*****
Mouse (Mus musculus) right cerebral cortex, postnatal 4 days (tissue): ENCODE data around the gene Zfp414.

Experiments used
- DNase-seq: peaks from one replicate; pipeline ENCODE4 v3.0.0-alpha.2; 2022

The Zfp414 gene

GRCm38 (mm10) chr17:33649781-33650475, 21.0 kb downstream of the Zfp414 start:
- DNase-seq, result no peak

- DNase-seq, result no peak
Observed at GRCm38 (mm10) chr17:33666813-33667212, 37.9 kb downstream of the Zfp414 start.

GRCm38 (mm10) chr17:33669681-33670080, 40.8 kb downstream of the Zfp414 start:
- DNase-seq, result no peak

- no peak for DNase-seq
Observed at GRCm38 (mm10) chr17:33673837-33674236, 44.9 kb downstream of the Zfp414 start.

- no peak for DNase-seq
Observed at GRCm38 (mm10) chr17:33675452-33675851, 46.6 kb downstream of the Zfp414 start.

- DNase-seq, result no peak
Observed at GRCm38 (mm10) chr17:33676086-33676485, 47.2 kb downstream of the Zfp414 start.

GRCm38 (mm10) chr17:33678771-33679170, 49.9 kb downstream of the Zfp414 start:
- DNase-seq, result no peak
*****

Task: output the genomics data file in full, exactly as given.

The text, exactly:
Mouse (Mus musculus) right cerebral cortex, postnatal 4 days (tissue): ENCODE data around the gene Zfp414.

Experiments used
- DNase-seq: peaks from one replicate; pipeline ENCODE4 v3.0.0-alpha.2; 2022

The Zfp414 gene

GRCm38 (mm10) chr17:33649781-33650475, 21.0 kb downstream of the Zfp414 start:
- DNase-seq, result no peak

- DNase-seq, result no peak
Observed at GRCm38 (mm10) chr17:33666813-33667212, 37.9 kb downstream of the Zfp414 start.

GRCm38 (mm10) chr17:33669681-33670080, 40.8 kb downstream of the Zfp414 start:
- DNase-seq, result no peak

- no peak for DNase-seq
Observed at GRCm38 (mm10) chr17:33673837-33674236, 44.9 kb downstream of the Zfp414 start.

- no peak for DNase-seq
Observed at GRCm38 (mm10) chr17:33675452-33675851, 46.6 kb downstream of the Zfp414 start.

- DNase-seq, result no peak
Observed at GRCm38 (mm10) chr17:33676086-33676485, 47.2 kb downstream of the Zfp414 start.

GRCm38 (mm10) chr17:33678771-33679170, 49.9 kb downstream of the Zfp414 start:
- DNase-seq, result no peak